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on 29 July 2012
This book by Robin Waterfield provides a good account of classical Athenian history as the background to the trial of Socrates and of the mechanics and course of the trial itself. After an introduction, he discusses how the Athenian courts worked, the prosecution and defence and how the jury voting system. Next, Waterfield gives a readable account of the Peloponnesian War and the effect it had on Athenian politics, promoting both extreme democracy or demagogy and brutal oligarchy. In this, the main figure is Alcibiades, handsome and wealthy and hungry for power, either fighting for Athenian democracy or plotting against it.

Socrates had a turbulent relationship with Alcibiades as his teacher and possibly lover, and many of Socrates's student followers were rich and opponents of the Athenian democracy, including Critias, violently anti-democratic and one of the main leaders of the oligarchic coups. Waterfield argues in a final section that, although by 399BC, Critias and Alcibiades were both dead, Socrates was tarnished by his association with them. The charges he faced, impiety, worshipping new gods and corrupting the young were motivated by political revenge rather than moral or religious concerns.

However, Waterfield argues that Socrates' death was caused by his own suicidal behaviour. The jury convicted him by only a narrow majority, after which, the prosecutor and Socrates each proposed a penalty. By not proposing a fine or exile instead of death, but dinners at public expense, he created outrage which ensured a big majority for the death penalty. This is an intriguing argument, but an alternative to Waterfield's view is that Socrates was so out of touch he really believed that his actions were more worthy of praise than condemnation.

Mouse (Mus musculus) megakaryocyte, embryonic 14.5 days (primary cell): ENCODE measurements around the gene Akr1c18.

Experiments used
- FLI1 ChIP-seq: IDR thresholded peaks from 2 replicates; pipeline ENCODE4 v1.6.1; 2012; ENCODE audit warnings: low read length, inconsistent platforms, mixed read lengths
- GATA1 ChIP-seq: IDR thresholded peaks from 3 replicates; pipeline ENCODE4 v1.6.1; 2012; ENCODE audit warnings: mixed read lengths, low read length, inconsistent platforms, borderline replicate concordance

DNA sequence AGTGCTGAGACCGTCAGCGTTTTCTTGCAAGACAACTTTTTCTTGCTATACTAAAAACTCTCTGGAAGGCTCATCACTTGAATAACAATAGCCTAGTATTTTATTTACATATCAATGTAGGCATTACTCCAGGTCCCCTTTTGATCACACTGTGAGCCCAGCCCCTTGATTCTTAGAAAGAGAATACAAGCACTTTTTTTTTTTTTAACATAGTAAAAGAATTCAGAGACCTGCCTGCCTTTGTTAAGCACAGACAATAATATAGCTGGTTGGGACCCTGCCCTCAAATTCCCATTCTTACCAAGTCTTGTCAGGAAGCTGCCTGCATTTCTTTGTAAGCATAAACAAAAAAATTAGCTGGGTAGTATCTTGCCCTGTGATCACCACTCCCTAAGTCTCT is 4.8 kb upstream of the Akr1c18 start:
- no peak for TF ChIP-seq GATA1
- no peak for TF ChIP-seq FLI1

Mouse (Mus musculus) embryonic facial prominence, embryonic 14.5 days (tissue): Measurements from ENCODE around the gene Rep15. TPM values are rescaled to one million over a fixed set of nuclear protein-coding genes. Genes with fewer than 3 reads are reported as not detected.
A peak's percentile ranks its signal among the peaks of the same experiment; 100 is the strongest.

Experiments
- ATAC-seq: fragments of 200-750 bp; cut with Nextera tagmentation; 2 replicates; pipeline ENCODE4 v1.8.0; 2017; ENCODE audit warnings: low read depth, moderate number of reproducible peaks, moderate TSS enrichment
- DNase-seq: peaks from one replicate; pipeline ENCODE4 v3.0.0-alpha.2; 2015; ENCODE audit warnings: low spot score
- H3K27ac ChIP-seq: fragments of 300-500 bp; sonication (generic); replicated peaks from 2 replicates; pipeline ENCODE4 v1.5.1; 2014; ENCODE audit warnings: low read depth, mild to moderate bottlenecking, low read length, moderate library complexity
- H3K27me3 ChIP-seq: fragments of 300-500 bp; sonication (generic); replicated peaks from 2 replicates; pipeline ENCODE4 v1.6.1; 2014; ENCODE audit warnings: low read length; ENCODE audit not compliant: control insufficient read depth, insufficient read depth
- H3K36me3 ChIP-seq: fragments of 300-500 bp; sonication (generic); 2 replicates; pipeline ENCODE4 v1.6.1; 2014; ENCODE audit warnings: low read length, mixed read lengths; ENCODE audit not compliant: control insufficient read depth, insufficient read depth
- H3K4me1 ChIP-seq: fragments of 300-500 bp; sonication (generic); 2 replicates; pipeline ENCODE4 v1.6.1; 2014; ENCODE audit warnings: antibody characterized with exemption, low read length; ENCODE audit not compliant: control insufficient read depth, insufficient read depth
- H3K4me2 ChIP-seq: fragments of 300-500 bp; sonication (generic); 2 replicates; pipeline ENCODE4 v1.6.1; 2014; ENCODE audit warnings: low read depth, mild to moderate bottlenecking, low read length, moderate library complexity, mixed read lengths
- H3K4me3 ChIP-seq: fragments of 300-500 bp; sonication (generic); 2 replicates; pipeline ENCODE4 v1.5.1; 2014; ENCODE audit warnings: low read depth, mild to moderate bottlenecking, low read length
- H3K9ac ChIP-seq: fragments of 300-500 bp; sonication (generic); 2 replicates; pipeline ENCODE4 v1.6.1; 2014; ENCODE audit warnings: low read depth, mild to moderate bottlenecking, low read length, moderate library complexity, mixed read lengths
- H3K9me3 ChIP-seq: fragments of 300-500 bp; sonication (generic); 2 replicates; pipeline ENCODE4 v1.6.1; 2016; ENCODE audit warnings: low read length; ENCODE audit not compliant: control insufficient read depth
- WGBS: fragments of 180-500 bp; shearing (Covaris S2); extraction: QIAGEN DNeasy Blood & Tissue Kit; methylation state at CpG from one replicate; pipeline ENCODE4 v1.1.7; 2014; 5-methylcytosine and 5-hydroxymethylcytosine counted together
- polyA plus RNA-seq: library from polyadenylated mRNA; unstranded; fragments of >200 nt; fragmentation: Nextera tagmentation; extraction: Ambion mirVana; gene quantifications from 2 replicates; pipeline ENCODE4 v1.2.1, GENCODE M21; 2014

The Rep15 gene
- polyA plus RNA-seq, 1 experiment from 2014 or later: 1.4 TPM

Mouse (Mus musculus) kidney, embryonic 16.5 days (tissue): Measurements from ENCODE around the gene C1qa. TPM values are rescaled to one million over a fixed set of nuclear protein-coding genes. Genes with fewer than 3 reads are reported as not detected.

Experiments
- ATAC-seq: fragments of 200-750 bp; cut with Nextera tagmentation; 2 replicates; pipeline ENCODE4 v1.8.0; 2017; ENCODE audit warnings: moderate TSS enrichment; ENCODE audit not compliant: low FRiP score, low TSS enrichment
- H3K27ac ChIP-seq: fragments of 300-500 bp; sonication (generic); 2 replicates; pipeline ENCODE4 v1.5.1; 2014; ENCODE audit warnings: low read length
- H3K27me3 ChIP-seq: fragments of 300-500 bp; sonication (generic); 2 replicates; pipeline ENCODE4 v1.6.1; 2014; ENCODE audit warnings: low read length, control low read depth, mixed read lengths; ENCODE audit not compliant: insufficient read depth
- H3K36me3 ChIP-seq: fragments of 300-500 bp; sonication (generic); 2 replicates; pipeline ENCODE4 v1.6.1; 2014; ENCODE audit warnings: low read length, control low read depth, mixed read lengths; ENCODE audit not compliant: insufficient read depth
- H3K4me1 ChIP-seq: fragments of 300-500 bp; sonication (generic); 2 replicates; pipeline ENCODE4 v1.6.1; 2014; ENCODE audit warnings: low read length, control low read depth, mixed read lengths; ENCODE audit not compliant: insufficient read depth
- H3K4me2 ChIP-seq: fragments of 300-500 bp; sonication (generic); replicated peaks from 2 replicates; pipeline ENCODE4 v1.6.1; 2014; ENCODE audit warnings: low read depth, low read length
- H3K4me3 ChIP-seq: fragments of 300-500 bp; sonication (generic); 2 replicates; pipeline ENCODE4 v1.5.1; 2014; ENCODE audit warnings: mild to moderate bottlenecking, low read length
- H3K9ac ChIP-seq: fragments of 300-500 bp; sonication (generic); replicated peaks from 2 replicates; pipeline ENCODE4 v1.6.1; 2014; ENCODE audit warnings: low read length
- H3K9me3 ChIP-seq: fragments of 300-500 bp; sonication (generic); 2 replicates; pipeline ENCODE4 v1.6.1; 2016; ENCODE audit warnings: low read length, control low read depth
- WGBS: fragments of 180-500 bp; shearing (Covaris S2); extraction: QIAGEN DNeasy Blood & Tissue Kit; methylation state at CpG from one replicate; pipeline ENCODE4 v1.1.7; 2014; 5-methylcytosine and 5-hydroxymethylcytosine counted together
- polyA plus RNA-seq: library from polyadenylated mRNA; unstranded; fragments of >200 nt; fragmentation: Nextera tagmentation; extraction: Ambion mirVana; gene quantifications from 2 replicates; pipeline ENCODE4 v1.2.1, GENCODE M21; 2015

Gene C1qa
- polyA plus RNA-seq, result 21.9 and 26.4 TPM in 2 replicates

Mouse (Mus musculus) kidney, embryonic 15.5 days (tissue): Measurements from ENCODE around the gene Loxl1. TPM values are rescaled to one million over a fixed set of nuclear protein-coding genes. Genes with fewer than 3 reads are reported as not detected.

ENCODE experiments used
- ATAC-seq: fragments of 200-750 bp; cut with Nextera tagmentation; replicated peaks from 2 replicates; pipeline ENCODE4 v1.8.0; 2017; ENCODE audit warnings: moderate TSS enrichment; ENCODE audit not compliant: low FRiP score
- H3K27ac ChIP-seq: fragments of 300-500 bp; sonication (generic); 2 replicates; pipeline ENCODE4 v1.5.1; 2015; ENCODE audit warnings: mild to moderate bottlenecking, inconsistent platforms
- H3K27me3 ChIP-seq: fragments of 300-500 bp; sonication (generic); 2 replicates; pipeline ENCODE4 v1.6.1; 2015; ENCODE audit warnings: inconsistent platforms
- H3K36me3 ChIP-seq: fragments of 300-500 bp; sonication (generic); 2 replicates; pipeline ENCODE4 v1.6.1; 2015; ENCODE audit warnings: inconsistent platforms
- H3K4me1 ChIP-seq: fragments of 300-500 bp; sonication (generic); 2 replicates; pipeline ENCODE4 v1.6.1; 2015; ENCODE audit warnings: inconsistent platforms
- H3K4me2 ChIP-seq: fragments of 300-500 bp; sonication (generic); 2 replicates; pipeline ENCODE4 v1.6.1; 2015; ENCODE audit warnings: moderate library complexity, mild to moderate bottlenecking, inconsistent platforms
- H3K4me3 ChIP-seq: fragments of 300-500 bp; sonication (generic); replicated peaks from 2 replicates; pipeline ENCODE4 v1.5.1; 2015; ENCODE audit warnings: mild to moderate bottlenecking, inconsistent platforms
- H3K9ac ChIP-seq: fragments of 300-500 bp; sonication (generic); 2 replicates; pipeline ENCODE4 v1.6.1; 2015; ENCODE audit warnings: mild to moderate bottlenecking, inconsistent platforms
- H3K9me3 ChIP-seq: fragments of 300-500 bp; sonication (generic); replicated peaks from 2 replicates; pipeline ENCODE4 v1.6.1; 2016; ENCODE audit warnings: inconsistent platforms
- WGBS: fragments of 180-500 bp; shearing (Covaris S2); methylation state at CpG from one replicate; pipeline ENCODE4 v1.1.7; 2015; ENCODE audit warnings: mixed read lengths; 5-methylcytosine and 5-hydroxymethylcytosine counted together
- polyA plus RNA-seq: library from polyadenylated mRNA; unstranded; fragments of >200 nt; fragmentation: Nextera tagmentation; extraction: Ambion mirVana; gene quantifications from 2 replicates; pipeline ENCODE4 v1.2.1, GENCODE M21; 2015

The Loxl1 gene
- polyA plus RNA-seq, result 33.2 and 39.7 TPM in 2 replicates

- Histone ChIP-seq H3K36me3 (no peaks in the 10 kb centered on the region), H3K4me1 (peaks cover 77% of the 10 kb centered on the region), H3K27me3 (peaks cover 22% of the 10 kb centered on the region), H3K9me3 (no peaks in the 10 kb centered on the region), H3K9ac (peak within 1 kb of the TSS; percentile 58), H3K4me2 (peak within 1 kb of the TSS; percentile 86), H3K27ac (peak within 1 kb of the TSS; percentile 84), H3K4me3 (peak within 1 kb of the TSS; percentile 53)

Overall an interesting book, but only one of many theories about Socrates's trial and death. He idea that Socrates deliberately sought death is not really proved.
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TOP 50 REVIEWERon 19 August 2010
I don't think that the author of this book suggests that Socrates supported 'the Thirty' at all. Surely it is more the case that the book argues that Socrates was sacrificed because he was seen by some as a 'sophist'; and that he taught his followers, in a very public manner, to question the underlying assumptions of Athens' way of life.

This book is very insightful and interesting; well-written and very thorough. I recommend it highly. The author's book on Xenophon is also very good, and I would recommend that too.

Both these books offer very good background and interesting historical analysis of Athens during its imperial phase and its struggles with Sparta and Persia.
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on 29 December 2009
"Why Socrates Died?" by Robin Waterfield is a fresh, carefully researched and very coherent account of Athenian democracy at its best and worst.

The most surprising theme of the book, was that democratic Athens was so deeply divided on class lines: perhaps that is why for much of this time Athens was, despite its disasters, such a success.

The detailed analysis and description of the life and death of Alcibiades was the strongest part of the book. Alcibaides can be dismissed as just a maverick and a loose cannon. Robin Waterfield reveals the complexity, driven nature and strange genius of the man.

It was rather sad in the end, that the probable reason for Socrates demise, was the revenge of fathers for Socrates supposedly leading astray the youth of Athens: I had hoped that Athenian democracy would have been stronger than that and on another day or year Socrates would have survived.

One does not need to be a Greek scholar (which I am not) to enjoy this book, which drew one back into the world of classical Greece. Although the book highlighted the weaknesses and unpleasantness of much of the Athenian polity, it reinforced in me my longstanding fascination, respect, admiration and even love for democratic Athens.